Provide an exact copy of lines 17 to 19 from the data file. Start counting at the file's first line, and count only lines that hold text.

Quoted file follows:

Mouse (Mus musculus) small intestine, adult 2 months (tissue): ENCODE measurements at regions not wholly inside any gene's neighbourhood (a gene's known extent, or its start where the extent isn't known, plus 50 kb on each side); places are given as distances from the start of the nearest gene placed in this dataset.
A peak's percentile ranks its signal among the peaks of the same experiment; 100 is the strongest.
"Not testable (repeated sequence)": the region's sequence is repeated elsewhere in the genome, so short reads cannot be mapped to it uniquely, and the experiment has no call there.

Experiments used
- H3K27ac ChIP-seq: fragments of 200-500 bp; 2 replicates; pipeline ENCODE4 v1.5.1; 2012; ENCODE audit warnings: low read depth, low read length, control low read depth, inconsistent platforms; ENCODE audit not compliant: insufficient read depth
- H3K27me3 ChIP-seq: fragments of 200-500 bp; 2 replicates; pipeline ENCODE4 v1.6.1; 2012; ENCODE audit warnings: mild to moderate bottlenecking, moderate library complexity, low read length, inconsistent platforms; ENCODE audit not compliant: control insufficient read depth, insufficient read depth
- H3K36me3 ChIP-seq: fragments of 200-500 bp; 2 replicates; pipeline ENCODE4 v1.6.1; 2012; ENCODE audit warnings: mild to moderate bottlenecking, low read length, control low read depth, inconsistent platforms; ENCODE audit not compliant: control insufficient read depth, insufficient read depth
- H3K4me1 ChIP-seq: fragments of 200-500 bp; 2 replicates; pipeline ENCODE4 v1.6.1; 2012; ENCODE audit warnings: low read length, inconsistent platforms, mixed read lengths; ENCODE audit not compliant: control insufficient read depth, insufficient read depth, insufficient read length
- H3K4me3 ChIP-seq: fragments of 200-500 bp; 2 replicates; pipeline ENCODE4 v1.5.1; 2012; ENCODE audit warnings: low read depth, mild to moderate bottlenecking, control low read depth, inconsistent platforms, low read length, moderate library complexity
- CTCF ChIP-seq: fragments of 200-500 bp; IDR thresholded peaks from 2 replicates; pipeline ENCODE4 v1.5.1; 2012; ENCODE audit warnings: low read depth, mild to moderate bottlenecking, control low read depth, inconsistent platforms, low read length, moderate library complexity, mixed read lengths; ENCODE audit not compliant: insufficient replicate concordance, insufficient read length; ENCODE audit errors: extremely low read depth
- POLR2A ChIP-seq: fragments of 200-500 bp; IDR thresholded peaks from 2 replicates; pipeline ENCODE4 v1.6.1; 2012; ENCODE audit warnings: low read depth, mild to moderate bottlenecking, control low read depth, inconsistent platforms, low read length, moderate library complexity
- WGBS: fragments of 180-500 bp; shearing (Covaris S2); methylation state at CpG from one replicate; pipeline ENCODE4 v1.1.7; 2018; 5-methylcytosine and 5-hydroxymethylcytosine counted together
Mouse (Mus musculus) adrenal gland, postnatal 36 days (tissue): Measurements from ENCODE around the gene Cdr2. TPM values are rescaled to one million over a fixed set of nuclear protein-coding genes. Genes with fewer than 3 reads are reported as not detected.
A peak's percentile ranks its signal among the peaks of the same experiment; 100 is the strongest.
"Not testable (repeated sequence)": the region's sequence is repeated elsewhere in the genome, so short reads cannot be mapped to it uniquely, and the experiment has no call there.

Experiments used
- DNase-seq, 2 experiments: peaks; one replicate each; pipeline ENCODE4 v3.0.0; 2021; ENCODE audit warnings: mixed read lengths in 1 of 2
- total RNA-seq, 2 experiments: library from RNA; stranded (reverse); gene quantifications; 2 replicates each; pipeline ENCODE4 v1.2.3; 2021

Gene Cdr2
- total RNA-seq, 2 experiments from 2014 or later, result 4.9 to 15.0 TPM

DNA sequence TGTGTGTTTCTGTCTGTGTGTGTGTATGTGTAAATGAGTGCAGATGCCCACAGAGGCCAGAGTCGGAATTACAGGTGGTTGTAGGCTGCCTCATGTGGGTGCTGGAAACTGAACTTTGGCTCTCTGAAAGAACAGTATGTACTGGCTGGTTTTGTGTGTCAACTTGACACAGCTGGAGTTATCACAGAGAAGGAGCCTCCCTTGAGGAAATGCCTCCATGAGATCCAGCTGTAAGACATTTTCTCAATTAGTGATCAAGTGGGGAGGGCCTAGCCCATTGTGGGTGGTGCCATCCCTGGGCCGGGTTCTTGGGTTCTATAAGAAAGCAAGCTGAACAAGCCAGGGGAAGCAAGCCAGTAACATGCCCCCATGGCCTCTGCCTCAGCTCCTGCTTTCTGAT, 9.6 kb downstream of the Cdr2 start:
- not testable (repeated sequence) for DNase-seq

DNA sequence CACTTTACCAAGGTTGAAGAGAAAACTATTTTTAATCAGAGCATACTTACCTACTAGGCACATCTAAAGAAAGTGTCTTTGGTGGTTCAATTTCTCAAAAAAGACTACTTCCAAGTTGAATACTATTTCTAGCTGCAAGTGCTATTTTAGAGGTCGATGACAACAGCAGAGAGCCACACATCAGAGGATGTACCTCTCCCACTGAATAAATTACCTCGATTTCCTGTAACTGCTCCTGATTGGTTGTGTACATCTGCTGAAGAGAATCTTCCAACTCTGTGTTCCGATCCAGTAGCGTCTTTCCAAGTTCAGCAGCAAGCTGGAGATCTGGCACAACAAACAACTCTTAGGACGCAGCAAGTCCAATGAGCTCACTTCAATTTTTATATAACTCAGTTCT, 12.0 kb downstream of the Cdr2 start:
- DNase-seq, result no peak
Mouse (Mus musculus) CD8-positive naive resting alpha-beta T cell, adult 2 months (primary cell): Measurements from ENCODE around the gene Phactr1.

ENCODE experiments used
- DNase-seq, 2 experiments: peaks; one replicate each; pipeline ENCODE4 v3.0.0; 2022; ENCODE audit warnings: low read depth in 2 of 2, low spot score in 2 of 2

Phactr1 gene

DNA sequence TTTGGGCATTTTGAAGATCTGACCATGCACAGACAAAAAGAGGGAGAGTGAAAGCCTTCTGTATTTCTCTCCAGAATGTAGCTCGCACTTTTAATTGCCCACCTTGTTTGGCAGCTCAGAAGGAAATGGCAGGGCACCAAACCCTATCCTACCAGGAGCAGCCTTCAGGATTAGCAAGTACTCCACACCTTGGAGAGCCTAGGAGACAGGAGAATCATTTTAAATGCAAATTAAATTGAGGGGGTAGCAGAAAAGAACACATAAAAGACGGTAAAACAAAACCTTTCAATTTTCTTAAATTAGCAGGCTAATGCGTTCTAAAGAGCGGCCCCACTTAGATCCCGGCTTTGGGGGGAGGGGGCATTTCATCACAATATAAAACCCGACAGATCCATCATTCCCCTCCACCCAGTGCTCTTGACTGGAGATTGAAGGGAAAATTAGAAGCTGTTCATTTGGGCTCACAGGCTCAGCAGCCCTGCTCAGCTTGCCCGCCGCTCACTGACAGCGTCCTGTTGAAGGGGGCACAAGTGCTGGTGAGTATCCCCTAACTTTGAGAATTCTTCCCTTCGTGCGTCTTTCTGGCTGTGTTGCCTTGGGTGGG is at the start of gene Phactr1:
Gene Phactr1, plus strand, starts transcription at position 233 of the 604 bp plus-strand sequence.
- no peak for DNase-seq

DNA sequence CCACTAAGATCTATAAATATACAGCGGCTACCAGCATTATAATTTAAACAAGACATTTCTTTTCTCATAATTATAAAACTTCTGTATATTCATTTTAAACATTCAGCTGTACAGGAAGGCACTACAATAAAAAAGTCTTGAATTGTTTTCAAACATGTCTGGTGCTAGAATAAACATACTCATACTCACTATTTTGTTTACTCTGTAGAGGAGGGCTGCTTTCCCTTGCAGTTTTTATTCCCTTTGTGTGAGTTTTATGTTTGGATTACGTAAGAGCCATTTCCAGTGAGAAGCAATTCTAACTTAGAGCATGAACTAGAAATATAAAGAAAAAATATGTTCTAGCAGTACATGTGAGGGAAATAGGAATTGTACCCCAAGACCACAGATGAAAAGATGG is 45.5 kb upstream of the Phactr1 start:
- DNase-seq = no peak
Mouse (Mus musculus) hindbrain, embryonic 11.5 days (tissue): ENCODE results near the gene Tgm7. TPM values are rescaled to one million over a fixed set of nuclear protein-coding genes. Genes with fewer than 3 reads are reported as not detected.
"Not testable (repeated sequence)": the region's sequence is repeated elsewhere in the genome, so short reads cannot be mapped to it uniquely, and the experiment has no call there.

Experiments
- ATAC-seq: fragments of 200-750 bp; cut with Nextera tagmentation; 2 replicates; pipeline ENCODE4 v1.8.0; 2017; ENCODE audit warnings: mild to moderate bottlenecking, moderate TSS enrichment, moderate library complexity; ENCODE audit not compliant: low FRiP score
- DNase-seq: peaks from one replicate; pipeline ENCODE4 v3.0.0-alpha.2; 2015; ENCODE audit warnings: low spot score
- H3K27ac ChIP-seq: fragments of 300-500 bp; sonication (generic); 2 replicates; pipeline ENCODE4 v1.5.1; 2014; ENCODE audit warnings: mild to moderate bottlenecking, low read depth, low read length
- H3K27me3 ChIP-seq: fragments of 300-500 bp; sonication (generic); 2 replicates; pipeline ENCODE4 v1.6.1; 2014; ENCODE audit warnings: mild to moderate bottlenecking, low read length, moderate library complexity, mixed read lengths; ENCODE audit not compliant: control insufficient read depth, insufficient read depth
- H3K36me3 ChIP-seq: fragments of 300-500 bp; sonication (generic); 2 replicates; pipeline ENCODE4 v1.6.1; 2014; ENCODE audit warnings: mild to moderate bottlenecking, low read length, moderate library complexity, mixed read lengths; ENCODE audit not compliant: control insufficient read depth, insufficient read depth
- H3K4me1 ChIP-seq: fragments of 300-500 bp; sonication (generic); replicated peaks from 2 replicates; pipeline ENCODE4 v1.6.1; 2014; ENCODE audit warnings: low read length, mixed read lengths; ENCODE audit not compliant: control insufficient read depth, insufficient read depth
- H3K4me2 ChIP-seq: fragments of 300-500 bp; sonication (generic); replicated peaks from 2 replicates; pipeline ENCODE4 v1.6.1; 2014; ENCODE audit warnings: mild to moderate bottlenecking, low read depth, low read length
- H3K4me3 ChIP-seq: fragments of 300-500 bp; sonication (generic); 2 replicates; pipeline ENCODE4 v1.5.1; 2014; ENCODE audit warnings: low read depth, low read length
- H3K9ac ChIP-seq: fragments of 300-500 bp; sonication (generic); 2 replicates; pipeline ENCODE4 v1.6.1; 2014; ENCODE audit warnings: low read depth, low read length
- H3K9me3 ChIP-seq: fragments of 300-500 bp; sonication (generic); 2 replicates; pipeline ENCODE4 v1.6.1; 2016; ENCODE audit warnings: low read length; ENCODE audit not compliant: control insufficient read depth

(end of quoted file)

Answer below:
- DNase-seq, 2 experiments: peaks; one replicate each; pipeline ENCODE4 v3.0.0; 2021; ENCODE audit warnings: mixed read lengths in 1 of 2
- total RNA-seq, 2 experiments: library from RNA; stranded (reverse); gene quantifications; 2 replicates each; pipeline ENCODE4 v1.2.3; 2021

Gene Cdr2